You’ll also want to reach out to the creditor that is reporting inaccurate information to the credit bureaus. Let them know you’re disputing the information and provide them the same documentation you’re giving to the bureaus.

In many cases, the credit bureaus investigate disputes within 30 days, according to myFICO.com.

However, many disputes can go unresolved for long periods of time, which can be troublesome for consumers applying for a mortgage. Many loan applicants don’t realize an open credit report dispute can raise a red flag to lenders and may even prevent mortgage approval.

When to file a credit report dispute

You’ll want to file a dispute as soon as you spot an error on any of your credit reports, but if you’re thinking about buying a home in the near future, it’s best to exercise caution when filing disputes, especially right before you apply for a mortgage.

Although the dispute investigation can wrap up in 30 days, it could last as long as 90 days, so it’s best to avoid filing new disputes a few months prior to starting the homebuying process.

How mortgage lenders view credit disputes

When a dispute is filed, credit reporting agencies are required to label the item as “in dispute.” The dispute itself doesn’t impact your FICO Score. However, your score may temporarily deflate or inflate while the disputed items are being investigated.

Mortgage lenders know credit reports with disputed items don’t paint the most accurate picture of a consumer’s creditworthiness and many require this status be removed before approving a mortgage application. This leaves some consumers with a difficult decision to make — accept costly credit report errors or delay applying for a loan until disputes have been resolved.

Here’s how lenders who provide conventional and FHA loans consider credit report disputes when determining whether a consumer qualifies for a mortgage.

Conventional loans

Both government-sponsored enterprises, Fannie Mae and Freddie Mac, have automated underwriting systems that alert lenders to existing credit report disputes. These entities don’t issue loans, but buy mortgages from lenders that follow their rules.

Fannie Mae’s system initially reviews all accounts on a borrower’s credit report, even those that are being disputed. If the borrower would be approved for the loan even with the account in question, the loan moves forward. But if the disputed account would push the borrower into the “rejection” category, the system will direct the lender to investigate whether the dispute is valid.

Lenders using Freddie Mac’s system are required to confirm the accuracy of disputed accounts. The borrower would need to have the accounts corrected before the loan can move forward.

FHA loans

FHA-approved lenders require borrowers with disputed delinquent accounts on their credit report to provide an explanation and supporting documentation about their dispute. If the account has an outstanding balance of more than $1,000, the loan must be manually underwritten, which means the loan officer has to review the loan application and supporting documents outside of the automated system.

The loan officer goes over the paperwork included in the borrower’s file very closely to determine their risk of mortgage default and whether they qualify for the loan program that they’re applying.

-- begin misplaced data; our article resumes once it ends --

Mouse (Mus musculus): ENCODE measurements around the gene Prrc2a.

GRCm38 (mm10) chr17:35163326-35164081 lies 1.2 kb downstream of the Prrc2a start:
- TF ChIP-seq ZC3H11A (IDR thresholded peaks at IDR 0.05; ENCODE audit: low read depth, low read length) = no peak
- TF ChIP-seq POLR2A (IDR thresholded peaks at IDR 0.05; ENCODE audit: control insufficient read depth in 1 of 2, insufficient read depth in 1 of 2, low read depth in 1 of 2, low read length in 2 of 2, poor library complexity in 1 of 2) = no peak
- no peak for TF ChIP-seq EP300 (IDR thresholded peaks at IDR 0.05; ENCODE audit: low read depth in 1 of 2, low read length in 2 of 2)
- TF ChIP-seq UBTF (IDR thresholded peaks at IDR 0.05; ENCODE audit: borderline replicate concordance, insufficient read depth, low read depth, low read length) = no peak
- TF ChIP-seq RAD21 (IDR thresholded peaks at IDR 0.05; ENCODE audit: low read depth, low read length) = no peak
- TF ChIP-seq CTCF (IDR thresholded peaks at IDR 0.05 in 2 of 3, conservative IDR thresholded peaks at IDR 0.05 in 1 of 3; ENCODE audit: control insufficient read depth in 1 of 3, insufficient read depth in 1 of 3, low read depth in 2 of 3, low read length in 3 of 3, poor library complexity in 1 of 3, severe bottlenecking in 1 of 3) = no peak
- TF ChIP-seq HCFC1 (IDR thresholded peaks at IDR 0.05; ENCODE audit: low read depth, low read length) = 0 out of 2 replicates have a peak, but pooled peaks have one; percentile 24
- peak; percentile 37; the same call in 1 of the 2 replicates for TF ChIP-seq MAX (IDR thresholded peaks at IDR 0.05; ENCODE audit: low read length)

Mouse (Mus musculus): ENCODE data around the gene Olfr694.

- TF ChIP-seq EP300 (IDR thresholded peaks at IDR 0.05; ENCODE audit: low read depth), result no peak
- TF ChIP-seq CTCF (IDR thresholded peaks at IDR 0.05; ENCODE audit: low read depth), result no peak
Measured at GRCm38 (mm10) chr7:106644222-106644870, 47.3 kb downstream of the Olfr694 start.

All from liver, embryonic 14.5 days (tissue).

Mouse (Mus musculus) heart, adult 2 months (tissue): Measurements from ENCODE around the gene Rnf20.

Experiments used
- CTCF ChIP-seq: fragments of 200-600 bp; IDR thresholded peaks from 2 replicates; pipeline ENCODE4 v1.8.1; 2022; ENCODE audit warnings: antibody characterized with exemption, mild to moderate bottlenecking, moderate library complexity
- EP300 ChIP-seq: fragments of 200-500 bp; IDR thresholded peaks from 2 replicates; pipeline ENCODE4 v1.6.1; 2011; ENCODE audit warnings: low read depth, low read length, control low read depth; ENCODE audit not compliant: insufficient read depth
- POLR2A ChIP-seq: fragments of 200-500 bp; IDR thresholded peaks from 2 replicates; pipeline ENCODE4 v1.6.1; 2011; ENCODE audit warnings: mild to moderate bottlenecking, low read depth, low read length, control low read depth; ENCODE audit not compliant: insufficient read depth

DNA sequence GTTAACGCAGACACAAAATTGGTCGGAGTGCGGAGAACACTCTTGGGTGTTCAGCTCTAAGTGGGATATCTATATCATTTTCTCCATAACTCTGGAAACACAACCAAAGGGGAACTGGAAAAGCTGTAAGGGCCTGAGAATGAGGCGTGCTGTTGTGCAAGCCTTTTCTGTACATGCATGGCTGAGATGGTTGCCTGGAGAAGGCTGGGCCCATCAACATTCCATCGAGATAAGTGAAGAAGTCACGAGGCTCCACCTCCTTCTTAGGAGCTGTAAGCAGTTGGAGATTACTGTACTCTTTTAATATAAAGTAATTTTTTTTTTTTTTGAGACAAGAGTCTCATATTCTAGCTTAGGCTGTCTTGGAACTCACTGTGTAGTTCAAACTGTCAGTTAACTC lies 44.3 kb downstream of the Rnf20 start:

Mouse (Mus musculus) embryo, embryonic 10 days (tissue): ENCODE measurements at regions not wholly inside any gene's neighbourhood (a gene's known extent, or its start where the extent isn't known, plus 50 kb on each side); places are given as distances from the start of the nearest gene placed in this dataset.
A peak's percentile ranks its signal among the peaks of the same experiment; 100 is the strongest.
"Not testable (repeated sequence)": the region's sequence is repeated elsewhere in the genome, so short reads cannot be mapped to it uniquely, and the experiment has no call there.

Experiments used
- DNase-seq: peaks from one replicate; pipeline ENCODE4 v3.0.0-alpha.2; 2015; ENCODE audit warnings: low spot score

Disputed medical accounts are excluded from consideration, but disputed accounts that are paid on time must be factored into the borrower’s debt-to-income ratio.

How to remove a lingering credit report dispute

Gaining access to a new credit report with updated information is not an option for the borrower if the creditor won’t correct the information. And when a consumer files a complaint with the credit reporting agencies, the agencies will often defer to the creditor.

Just as you’ve reached out to your creditor and the credit reporting bureaus to file your dispute, you’ll want to take the same action to remove it. Contact the creditor directly and request that they update the account information to show that it’s no longer being disputed.

You may also want to reach out to Equifax, Experian and TransUnion to request dispute removal, but keep in mind they may also reach out to the creditor who is reporting the disputed account. See the FICO website for more information about contacting each bureau’s dispute department.

The bottom line

Dealing with an unresolved credit report dispute can turn into a consumer nightmare. Even if you’ve followed best practices, you may still be unhappy with the results.

Fortunately, you can still submit a complaint to the Consumer Financial Protection Bureau. They will forward your complaint directly to the company in dispute and work to get a response from them. Another option is to seek guidance from a consumer advocate or an attorney. The National Foundation for Credit Counseling may be a helpful place to start.

Credit reports and scores have such a strong influence on lifelong financial health, so the most effective defense is to be proactive about making sure yours are in the best shape possible. Regularly monitoring your credit profile and working to fix inaccuracies before applying for a mortgage is a good game plan to prevent major problems as you embark on the homebuying process.

Advertiser Disclosure: The products that appear on this site may be from companies from which MagnifyMoney receives compensation. This compensation may impact how and where products appear on this site (including, for example, the order in which they appear). MagnifyMoney does not include all financial institutions or all products offered available in the marketplace.

Crissinda Ponder
Crissinda Ponder |

Crissinda Ponder is a writer at MagnifyMoney. You can email Crissinda here